Like the headline says, Google will officially launch its own e-book store, Google Editions, in June or July. But there's a pretty big catch, according to CNET:

One key difference between Google's approach to digital book sales and the approaches used by Amazon and Apple is that Google customers will not be able to download books sold through the store: they'll be accessible exclusively through a Web browser. That has some advantages for Google, in that it side-steps messy DRM (digital rights management) questions and allows it to offer the service for any device, rather than having to negotiate deals.

This is a weird approach. Part of the whole tablet/e-book explosion of the last year has been about making sure that books are available to their purchasers around the clock, and that the devices have the battery power to sustain long periods of reading. Internet access consumes a lot of power in mobile devices, and it's still not available everywhere. Will people be willing to buy online-only e-books? And how much will they be willing to pay for them?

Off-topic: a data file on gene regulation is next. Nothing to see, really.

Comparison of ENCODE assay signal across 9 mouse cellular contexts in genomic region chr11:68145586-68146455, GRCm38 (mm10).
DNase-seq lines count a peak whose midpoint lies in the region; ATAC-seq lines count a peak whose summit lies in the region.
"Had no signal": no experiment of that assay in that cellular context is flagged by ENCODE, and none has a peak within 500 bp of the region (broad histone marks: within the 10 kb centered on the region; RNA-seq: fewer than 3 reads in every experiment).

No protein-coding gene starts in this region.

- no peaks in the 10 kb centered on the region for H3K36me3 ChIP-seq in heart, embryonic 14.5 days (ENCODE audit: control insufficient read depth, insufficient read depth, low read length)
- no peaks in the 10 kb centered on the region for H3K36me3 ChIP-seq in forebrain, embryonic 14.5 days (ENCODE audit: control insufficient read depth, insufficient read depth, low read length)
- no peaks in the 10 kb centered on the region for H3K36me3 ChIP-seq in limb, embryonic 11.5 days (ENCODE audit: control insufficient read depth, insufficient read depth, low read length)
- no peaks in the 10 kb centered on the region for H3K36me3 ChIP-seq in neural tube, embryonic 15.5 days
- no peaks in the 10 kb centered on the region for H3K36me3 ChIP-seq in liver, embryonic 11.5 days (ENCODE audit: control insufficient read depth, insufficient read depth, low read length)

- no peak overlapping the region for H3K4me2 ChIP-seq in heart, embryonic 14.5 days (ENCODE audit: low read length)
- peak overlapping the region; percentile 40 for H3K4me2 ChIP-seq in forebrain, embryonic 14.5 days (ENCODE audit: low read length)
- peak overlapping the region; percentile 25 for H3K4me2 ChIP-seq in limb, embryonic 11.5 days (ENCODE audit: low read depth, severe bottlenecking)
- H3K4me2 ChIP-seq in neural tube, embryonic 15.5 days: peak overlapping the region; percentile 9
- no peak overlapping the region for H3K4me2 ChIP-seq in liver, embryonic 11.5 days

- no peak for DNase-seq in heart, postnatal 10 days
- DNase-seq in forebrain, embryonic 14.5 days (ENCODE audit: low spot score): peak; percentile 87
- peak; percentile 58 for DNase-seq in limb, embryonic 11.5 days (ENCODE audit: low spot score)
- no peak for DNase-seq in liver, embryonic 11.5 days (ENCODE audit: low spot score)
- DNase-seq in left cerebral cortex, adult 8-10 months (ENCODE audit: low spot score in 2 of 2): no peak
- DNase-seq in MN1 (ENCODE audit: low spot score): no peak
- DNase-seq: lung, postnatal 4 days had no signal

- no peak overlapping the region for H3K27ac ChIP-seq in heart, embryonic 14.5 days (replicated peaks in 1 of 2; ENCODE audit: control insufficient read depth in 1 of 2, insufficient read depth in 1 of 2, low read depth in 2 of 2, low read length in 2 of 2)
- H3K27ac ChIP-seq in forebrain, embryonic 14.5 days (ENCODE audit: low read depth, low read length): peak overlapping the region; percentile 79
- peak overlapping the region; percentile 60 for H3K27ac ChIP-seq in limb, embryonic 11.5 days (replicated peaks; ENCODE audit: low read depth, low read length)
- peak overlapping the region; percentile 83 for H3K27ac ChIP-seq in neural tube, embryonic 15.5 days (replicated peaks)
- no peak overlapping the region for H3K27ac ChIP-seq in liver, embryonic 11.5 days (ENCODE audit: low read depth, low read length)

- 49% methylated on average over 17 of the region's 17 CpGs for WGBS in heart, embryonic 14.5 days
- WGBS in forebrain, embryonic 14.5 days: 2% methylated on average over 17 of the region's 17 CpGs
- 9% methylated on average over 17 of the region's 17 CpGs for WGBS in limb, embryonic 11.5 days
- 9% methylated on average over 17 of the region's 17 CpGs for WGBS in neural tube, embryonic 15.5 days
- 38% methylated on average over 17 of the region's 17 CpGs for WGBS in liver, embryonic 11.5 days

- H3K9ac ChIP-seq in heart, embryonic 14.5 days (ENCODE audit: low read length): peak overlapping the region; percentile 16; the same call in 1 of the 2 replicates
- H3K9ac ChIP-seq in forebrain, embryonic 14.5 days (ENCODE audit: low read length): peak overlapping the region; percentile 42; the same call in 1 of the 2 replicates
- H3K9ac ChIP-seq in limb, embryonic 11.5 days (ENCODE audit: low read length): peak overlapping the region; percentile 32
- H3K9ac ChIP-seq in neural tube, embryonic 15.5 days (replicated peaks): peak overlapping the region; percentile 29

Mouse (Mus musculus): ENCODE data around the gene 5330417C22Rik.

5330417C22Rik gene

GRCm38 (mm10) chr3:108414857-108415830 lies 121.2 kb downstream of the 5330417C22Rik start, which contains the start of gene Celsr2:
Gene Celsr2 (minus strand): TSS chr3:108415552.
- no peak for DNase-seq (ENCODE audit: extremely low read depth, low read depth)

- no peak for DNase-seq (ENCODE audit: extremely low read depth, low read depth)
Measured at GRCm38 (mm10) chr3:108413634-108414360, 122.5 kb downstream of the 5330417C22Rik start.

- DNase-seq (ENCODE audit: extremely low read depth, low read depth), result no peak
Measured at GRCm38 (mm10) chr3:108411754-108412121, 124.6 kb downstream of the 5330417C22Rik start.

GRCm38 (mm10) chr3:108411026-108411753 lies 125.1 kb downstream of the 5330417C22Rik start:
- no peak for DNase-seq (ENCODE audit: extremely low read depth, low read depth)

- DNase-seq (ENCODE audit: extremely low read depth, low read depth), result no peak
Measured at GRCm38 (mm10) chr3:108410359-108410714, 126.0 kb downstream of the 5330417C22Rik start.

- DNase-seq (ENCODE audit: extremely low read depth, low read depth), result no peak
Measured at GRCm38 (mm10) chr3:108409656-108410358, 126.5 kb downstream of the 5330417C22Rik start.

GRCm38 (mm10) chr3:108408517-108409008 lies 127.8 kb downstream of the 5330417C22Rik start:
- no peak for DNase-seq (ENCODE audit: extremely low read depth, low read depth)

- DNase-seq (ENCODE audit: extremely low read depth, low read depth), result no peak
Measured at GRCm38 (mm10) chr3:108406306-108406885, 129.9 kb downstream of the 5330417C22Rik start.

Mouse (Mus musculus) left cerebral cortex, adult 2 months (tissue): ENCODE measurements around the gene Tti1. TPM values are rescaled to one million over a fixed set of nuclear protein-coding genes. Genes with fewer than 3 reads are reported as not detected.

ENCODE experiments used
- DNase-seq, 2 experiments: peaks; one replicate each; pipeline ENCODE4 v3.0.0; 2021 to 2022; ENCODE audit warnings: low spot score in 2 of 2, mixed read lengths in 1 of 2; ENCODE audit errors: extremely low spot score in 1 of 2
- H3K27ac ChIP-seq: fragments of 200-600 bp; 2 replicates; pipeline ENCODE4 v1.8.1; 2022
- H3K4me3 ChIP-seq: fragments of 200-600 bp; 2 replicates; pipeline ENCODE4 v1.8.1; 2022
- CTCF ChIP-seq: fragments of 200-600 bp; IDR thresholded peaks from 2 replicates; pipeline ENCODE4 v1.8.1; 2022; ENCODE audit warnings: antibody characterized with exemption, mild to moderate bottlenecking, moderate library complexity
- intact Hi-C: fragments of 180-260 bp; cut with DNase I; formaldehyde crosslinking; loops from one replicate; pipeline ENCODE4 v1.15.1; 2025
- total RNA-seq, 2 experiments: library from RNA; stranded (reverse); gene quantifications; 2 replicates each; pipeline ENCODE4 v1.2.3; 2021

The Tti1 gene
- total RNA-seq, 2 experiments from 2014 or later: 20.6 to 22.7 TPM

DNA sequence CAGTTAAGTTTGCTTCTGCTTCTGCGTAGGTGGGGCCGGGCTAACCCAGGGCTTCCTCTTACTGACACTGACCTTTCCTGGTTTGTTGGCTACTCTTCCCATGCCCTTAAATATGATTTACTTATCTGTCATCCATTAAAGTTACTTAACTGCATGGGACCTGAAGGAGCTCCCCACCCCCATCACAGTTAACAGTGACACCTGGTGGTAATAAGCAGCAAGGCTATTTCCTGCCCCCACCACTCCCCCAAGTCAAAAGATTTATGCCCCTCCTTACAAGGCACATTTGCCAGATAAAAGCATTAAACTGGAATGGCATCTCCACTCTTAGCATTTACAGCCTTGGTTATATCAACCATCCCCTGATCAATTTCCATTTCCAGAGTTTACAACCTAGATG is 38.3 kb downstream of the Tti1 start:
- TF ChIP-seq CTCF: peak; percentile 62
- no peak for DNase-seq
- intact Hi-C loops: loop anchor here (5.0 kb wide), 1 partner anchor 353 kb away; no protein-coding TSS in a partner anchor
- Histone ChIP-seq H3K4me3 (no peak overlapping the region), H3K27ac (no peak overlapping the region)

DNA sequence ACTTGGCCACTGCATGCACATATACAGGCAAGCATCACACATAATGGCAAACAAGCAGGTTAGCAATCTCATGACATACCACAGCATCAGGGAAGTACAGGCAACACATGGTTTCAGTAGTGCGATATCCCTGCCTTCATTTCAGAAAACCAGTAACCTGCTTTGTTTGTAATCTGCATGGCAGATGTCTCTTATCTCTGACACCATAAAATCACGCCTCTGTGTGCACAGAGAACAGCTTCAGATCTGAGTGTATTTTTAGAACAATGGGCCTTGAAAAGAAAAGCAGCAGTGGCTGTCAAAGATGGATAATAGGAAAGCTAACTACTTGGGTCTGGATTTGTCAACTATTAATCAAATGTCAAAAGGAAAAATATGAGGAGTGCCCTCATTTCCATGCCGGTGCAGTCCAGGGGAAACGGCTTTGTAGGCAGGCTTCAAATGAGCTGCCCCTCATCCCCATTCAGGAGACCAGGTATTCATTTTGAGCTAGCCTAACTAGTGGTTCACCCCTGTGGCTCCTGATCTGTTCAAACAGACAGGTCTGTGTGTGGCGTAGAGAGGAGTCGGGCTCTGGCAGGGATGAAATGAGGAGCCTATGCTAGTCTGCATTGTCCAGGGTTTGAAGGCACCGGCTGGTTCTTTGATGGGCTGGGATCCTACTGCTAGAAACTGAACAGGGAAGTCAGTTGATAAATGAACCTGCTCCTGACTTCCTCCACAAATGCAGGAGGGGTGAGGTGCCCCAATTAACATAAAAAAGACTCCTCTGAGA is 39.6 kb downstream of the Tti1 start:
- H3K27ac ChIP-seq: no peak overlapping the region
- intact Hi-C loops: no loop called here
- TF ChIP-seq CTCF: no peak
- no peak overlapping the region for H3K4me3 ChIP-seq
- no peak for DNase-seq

UPDATE: I just found an Engadget post from last year that says "The books will be available to any device with a web browser, but will be available offline after they've been accessed the first time," which sounds more reasonable. Google is also going to allow bookstores to sell Google Editions through their websites and keep the "bulk of the revenue," providing Google with hundreds of storefronts through which they can sell their books.